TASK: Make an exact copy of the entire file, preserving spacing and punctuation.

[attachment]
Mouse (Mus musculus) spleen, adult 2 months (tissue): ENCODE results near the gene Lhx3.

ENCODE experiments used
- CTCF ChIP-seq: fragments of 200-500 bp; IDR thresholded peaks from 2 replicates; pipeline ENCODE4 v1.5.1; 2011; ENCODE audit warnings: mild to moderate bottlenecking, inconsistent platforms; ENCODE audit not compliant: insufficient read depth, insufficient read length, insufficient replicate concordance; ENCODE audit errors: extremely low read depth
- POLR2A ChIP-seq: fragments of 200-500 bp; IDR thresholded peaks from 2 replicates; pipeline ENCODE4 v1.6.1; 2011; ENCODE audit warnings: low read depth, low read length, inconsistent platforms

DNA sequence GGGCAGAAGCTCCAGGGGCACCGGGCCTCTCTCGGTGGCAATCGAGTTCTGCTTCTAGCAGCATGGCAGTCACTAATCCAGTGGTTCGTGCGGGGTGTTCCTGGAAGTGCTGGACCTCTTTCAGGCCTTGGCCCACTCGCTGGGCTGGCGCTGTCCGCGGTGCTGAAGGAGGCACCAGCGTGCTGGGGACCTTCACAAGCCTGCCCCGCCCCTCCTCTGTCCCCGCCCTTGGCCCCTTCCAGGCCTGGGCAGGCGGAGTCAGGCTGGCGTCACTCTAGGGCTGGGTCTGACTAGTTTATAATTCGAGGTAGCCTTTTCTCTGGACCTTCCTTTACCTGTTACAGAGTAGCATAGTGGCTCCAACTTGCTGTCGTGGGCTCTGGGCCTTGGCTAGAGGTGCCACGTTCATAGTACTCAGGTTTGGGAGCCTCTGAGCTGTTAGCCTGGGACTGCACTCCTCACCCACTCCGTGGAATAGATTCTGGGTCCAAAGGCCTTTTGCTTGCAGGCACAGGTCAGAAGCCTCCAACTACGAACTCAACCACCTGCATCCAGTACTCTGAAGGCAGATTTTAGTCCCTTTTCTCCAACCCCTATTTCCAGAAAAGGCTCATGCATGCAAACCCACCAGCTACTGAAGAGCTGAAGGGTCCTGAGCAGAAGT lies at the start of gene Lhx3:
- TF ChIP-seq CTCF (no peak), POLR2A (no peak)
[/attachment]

Mouse (Mus musculus) spleen, adult 2 months (tissue): ENCODE results near the gene Lhx3.

ENCODE experiments used
- CTCF ChIP-seq: fragments of 200-500 bp; IDR thresholded peaks from 2 replicates; pipeline ENCODE4 v1.5.1; 2011; ENCODE audit warnings: mild to moderate bottlenecking, inconsistent platforms; ENCODE audit not compliant: insufficient read depth, insufficient read length, insufficient replicate concordance; ENCODE audit errors: extremely low read depth
- POLR2A ChIP-seq: fragments of 200-500 bp; IDR thresholded peaks from 2 replicates; pipeline ENCODE4 v1.6.1; 2011; ENCODE audit warnings: low read depth, low read length, inconsistent platforms

DNA sequence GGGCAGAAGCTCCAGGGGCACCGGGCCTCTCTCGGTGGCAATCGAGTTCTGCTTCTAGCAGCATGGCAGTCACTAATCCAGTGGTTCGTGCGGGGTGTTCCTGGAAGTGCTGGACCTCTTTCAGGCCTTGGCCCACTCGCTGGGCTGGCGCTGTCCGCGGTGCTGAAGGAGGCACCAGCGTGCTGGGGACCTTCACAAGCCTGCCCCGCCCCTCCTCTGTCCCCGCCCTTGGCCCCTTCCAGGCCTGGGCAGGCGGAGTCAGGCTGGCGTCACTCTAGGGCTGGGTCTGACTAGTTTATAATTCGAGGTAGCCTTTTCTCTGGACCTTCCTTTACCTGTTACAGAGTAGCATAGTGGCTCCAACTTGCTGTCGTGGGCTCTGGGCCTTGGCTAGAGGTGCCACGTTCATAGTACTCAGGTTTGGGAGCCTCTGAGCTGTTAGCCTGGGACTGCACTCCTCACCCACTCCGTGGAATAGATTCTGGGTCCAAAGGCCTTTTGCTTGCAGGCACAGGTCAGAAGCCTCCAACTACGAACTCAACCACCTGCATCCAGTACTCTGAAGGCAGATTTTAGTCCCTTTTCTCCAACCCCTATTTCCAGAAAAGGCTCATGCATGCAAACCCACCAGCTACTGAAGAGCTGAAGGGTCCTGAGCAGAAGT lies at the start of gene Lhx3:
- TF ChIP-seq CTCF (no peak), POLR2A (no peak)